IIS too is limited by the HTTP protocol. I agree that it is important to
place a firewall in front of the servers, but that recommendation exists
regardless of the back end web server. A PROPERLY configured and maintained
IIS box is rather secure.

Cindi, I'd ask what is wrong with the current scenario? Are there specific
problems that need to be addressed? As far as enabling the 2E code, Release
7 of 2E (now a CA product) allows you to extract business logic from the
display functions and make external functions from them. These external
functions can then be called from the web server or application server as
needed. It works rather well and is a far cry from "rewriting" the

Walden H Leverich III
Tech Software
(516)627-3800 x11

PS. Nathan, I'm glad that you and Joe have both had the opportunity to plug
your respective products in response to this question.

-----Original Message-----
From: Nathan M. Andelin [mailto:nandelin@relational-data.com]
Sent: Monday, September 24, 2001 4:27 PM
To: midrange-l@midrange.com
Subject: Re: Curious about Web deployment

Hi Cyndi,

It sounds like your NT boxes, Active Server Pages, and socket programs
provide a security layer between the Internet, and your AS/400.  In a sense,
your AS/400 is still connected to the Internet, but your home-grown
"gateway" controls access to it.  You've created your own firewall.

If a good hacker were to break into one of your NT servers, would it be
possible to then use ODBC, or Telnet, or FTP to bypass the socket programs
you've put in place?  If so, then most commercial firewalls (the black box
type) provide more restrictions than what you currently have.

You may actually get better security by enabling the OS/400 HTTP Server, and
using a commercial firewall to filter access to it.  Your NT servers may be
the weakest links in the chain.  Even providing a staging area for future
unauthorized access to your AS/400.

I'd bet that the OS/400 HTTP Server, combined with a commercial firewall,
provides better security than most network configurations that involve NT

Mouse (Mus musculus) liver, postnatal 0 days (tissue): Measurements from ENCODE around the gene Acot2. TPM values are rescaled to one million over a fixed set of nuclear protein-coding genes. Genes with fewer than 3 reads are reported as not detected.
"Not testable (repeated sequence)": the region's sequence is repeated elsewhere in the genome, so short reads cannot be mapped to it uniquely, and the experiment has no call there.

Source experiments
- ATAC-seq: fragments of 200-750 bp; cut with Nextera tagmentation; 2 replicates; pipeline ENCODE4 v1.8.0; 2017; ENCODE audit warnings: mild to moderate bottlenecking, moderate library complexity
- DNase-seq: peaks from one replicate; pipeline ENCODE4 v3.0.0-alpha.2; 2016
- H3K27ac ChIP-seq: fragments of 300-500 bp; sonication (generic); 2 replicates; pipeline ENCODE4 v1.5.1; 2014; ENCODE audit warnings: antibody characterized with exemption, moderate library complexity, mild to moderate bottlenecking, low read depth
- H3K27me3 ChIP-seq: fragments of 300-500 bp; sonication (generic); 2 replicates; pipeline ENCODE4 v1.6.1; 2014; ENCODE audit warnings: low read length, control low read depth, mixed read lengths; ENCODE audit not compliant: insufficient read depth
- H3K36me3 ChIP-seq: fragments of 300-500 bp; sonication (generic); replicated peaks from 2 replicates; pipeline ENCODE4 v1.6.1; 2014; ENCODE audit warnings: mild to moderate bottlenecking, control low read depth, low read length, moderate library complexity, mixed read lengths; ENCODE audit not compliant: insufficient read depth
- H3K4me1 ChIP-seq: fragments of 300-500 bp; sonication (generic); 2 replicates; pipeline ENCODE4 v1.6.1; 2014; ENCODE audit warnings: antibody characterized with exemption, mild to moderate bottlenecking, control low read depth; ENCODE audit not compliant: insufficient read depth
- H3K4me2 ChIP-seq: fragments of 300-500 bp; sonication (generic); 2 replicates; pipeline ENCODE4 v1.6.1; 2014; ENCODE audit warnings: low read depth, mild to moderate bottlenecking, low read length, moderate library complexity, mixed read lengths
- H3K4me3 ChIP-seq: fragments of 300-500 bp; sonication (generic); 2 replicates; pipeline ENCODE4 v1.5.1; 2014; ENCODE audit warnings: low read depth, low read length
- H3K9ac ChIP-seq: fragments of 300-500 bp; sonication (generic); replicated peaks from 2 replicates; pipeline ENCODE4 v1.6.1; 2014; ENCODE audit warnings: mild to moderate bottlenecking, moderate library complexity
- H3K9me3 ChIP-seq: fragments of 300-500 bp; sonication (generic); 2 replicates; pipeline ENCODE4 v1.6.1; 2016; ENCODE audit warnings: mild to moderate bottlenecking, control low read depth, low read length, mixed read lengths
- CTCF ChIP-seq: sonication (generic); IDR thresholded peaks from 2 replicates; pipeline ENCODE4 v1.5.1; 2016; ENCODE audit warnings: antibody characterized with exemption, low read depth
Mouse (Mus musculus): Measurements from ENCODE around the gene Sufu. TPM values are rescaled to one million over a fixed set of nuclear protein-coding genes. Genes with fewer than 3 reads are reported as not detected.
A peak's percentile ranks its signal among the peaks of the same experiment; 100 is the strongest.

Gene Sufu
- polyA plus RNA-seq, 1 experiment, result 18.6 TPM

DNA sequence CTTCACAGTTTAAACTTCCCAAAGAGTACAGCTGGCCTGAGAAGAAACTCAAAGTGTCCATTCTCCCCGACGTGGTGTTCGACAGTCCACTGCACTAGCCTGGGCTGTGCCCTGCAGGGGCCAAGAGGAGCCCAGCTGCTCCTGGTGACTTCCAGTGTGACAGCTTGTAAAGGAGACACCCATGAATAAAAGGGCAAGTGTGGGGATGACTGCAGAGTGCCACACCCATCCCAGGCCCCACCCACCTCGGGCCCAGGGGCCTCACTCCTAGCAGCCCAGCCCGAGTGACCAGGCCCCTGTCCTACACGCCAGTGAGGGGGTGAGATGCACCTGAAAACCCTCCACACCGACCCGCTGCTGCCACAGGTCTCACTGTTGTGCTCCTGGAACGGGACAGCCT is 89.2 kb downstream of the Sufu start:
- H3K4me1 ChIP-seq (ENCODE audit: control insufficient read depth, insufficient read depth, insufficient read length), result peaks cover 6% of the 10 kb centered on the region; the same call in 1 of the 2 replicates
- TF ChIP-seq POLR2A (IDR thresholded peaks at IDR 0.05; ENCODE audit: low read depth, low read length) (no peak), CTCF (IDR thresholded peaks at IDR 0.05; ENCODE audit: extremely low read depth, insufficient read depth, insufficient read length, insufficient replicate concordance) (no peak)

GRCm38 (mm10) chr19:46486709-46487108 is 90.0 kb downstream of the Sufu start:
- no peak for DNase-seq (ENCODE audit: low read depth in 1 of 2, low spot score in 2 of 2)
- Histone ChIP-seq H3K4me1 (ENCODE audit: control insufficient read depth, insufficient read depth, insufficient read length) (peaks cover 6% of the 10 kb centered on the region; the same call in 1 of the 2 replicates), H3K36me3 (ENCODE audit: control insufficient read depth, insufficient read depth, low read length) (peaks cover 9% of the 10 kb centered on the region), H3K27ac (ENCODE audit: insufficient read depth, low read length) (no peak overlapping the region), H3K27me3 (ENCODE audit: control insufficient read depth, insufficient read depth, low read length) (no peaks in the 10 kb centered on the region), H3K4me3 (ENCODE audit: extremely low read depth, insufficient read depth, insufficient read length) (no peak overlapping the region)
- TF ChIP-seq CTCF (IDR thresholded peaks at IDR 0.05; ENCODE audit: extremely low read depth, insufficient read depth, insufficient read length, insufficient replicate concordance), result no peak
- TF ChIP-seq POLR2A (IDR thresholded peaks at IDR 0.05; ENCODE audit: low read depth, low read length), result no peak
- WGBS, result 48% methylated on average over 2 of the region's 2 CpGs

servers.  Especially if any of the NT servers are connected to both the
Internet, and to the AS/400 via TCP/IP.

The OS/400 HTTP Server is constrained by a limited protocol (HTTP), by
limited functionality (basic HTTP functions), by running under a user
profile that has limited access to OS/400 resources, and by OS/400 object
level authorities.

So I use IBM's HTTP Server.  But I supplement it with my own message server,
which has it's own protocol, and provides another layer of security.  The
message server enables RPG applications to process Web requests and
dynamically generate HTML responses.  The name of this product is
Relational-Web.  I'm the author of it.  And you can find more information
about it at my Web site.

Nathan M. Andelin

----- Original Message -----
From: "Cyndi Bradberry" <CyndiB@IHFA.ORG>
To: "'MIDRANGE-L@midrange. Com' (E-mail)" <MIDRANGE-L@midrange.com>
Sent: Monday, September 24, 2001 10:37 AM
Subject: Curious about Web deployment

> I'm curious. Currently we have 3 internet sites and 1 intranet site in
> all being served from NT boxes with the AS/400 as the backend database.
> communication is done via socket programs on the 400 and ASP (VBScript) on
> the NT box.
> What other methods are there to serve data without placing the AS/400 onto
> the internet ?  It is preferred that we not use HTTP server on the AS/400.
> We have a project now to convert an existing application structure (413
> programs) originally developed in SYNON converted to RPGLE (OPM model) to
> GUI / Web application.  This will be delivered to 40 + users over a
> statewide WAN.
> AS/400 is a 730 at V4R4, current on Cume's.
> Cyndi B.
> Boise, ID

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